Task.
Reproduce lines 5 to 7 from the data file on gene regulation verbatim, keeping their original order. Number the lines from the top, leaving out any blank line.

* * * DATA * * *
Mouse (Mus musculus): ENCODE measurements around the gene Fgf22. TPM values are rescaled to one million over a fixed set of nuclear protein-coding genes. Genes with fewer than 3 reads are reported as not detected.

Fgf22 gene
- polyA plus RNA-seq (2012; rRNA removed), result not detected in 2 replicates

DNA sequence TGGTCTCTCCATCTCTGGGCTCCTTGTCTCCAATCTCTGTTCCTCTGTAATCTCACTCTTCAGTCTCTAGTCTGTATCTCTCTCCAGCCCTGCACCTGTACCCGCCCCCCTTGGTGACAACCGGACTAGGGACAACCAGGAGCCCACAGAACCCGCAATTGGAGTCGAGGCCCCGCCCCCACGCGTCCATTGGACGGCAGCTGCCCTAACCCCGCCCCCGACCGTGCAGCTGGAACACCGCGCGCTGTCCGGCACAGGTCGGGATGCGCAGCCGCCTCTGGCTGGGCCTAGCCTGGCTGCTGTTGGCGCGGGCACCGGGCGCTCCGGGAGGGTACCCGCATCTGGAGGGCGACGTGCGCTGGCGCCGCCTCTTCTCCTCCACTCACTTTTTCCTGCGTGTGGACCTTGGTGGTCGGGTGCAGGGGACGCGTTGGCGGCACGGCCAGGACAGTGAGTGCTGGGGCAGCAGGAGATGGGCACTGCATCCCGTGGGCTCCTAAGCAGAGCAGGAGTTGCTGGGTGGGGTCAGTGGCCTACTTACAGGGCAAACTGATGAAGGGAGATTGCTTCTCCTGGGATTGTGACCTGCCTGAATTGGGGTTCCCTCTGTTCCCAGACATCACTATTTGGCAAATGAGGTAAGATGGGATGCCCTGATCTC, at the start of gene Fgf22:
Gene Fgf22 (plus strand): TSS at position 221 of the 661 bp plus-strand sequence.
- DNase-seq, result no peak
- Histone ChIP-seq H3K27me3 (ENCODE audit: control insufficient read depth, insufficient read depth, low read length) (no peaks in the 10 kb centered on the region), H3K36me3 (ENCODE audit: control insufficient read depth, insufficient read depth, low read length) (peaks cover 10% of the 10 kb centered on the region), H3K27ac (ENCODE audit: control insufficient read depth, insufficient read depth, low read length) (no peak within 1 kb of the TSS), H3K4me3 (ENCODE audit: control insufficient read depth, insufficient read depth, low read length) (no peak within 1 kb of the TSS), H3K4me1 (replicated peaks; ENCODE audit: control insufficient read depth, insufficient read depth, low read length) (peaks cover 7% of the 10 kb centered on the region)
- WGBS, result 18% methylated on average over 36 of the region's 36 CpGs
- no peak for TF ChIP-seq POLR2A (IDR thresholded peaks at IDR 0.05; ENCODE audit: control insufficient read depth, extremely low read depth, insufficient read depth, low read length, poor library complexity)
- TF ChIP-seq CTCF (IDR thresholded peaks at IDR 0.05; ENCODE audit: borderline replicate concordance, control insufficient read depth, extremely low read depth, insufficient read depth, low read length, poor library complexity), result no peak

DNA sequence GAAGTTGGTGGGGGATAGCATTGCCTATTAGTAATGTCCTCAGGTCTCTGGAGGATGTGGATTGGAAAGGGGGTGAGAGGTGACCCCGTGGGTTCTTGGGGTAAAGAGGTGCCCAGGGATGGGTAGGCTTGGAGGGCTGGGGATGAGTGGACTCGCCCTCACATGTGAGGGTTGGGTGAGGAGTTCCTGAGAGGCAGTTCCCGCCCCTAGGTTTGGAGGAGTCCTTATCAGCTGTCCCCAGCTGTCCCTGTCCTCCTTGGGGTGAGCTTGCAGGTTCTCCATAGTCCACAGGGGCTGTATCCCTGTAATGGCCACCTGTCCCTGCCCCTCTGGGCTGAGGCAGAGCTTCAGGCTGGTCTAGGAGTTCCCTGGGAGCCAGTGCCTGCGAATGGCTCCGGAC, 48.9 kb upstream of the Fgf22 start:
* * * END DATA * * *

Gene Fgf22 (plus strand): TSS at position 221 of the 661 bp plus-strand sequence.
- DNase-seq, result no peak
- Histone ChIP-seq H3K27me3 (ENCODE audit: control insufficient read depth, insufficient read depth, low read length) (no peaks in the 10 kb centered on the region), H3K36me3 (ENCODE audit: control insufficient read depth, insufficient read depth, low read length) (peaks cover 10% of the 10 kb centered on the region), H3K27ac (ENCODE audit: control insufficient read depth, insufficient read depth, low read length) (no peak within 1 kb of the TSS), H3K4me3 (ENCODE audit: control insufficient read depth, insufficient read depth, low read length) (no peak within 1 kb of the TSS), H3K4me1 (replicated peaks; ENCODE audit: control insufficient read depth, insufficient read depth, low read length) (peaks cover 7% of the 10 kb centered on the region)